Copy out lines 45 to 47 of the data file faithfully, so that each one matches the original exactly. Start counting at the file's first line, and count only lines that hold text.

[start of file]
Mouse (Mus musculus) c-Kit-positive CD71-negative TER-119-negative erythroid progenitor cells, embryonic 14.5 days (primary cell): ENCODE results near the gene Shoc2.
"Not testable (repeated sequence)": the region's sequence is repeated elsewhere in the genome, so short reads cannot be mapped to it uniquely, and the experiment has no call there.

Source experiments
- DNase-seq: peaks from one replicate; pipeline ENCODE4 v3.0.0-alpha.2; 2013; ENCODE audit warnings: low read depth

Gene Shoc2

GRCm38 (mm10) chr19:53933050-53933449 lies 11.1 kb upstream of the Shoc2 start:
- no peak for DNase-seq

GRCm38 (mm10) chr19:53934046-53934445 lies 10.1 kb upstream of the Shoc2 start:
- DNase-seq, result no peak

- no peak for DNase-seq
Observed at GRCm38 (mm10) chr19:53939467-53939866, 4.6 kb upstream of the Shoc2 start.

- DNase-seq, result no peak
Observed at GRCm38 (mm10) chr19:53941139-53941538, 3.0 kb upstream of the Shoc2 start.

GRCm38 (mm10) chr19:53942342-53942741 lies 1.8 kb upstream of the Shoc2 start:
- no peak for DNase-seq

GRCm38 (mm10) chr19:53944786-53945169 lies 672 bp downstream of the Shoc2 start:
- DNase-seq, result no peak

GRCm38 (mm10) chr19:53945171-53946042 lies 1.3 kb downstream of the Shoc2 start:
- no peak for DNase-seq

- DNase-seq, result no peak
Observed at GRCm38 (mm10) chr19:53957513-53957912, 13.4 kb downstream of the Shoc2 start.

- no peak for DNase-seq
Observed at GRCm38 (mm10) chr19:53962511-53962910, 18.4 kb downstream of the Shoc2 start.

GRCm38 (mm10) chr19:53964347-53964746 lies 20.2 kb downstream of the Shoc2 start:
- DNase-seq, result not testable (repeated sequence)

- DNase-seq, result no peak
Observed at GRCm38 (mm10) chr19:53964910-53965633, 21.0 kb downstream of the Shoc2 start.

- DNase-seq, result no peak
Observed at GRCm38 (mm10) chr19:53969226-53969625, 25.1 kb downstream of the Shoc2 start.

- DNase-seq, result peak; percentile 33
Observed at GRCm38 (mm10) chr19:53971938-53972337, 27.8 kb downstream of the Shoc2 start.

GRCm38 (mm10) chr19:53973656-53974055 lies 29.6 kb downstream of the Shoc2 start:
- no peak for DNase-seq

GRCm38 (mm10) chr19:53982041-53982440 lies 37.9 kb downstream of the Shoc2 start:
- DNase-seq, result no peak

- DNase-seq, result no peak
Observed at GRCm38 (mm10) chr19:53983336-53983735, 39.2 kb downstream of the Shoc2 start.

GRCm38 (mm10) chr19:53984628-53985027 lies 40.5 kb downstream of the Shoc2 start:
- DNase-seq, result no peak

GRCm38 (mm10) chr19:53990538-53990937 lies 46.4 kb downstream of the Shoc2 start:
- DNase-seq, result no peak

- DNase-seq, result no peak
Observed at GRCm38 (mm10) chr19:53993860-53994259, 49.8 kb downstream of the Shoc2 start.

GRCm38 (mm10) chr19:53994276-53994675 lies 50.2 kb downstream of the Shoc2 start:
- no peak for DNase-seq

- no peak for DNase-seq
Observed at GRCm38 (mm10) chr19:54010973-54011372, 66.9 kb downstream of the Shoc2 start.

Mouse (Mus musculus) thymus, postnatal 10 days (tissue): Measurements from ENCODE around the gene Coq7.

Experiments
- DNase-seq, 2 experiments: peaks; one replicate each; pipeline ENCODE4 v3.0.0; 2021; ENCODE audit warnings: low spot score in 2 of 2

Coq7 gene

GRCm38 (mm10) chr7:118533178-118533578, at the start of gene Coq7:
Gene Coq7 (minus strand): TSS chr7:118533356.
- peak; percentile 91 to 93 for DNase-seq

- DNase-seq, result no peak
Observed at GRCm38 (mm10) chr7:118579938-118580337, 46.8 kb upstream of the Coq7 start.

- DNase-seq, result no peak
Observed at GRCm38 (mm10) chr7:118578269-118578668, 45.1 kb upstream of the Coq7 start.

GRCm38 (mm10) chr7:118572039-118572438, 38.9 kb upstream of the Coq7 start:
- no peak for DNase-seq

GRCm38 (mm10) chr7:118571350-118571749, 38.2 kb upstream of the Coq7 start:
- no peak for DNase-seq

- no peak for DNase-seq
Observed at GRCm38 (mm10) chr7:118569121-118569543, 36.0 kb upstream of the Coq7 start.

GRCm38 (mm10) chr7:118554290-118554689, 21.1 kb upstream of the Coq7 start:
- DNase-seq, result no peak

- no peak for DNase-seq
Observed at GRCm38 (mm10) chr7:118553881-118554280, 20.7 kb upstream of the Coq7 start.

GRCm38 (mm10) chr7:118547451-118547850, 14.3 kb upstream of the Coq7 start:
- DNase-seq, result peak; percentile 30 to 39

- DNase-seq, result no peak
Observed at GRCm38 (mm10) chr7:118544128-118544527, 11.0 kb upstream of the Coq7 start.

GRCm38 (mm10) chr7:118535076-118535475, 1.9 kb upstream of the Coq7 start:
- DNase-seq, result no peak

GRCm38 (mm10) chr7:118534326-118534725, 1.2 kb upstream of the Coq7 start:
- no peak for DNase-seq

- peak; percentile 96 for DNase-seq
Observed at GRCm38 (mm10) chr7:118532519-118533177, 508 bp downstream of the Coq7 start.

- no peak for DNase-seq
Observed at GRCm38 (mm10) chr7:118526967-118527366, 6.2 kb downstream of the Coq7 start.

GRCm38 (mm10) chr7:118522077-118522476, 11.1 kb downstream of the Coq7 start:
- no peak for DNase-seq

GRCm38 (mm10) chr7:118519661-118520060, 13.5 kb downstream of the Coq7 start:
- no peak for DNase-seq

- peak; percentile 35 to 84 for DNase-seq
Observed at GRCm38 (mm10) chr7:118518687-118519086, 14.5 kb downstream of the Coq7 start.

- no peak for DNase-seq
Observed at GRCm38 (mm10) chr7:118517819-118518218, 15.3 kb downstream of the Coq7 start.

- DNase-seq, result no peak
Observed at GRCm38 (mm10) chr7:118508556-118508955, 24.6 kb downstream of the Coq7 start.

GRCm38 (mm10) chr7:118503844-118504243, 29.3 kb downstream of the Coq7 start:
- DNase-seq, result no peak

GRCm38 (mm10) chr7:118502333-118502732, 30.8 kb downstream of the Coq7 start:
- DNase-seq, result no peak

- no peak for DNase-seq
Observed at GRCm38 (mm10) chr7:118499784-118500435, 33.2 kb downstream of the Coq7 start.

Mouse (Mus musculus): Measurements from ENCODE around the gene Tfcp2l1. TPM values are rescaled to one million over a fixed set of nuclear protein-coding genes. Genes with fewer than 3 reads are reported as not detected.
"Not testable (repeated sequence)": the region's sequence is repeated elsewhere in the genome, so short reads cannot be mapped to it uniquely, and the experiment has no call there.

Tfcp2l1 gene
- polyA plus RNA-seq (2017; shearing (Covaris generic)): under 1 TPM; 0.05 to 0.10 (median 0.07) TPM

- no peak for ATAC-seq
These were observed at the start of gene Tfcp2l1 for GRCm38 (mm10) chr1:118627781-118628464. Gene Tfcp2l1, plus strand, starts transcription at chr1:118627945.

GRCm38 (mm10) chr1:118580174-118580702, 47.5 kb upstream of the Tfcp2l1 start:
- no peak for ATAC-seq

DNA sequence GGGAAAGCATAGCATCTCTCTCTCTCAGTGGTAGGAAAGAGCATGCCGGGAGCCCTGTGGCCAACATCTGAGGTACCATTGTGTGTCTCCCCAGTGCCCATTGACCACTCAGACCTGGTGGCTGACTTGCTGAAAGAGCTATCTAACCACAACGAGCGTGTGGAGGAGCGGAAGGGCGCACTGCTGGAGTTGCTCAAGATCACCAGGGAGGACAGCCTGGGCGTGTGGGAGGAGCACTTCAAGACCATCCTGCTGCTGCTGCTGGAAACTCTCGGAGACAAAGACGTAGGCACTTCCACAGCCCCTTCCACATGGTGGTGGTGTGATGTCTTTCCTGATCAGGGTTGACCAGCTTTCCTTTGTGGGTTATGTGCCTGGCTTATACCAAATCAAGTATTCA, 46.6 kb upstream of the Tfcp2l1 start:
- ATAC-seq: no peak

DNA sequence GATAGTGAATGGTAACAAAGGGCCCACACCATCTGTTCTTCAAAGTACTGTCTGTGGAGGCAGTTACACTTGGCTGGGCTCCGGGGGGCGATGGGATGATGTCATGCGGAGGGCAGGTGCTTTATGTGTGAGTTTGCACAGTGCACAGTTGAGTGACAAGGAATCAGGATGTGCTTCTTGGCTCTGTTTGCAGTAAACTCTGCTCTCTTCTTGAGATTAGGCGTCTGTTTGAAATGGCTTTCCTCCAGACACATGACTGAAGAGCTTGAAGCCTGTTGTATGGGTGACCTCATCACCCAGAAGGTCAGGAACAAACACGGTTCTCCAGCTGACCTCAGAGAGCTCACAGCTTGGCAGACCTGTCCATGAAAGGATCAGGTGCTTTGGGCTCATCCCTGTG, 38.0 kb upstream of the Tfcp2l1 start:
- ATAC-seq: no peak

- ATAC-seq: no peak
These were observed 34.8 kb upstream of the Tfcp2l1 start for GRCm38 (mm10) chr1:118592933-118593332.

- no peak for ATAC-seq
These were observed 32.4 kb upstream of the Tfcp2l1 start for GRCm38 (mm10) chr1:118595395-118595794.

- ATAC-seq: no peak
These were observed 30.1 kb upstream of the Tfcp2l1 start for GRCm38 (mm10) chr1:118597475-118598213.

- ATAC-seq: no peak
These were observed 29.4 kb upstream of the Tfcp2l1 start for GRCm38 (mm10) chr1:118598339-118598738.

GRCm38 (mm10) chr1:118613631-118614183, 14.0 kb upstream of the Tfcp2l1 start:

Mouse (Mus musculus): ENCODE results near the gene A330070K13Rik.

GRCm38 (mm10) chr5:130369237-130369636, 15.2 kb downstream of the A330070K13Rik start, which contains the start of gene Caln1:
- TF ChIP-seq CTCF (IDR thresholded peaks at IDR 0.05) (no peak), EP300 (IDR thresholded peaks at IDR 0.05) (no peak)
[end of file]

- no peak for DNase-seq

- no peak for DNase-seq
Observed at GRCm38 (mm10) chr19:54010973-54011372, 66.9 kb downstream of the Shoc2 start.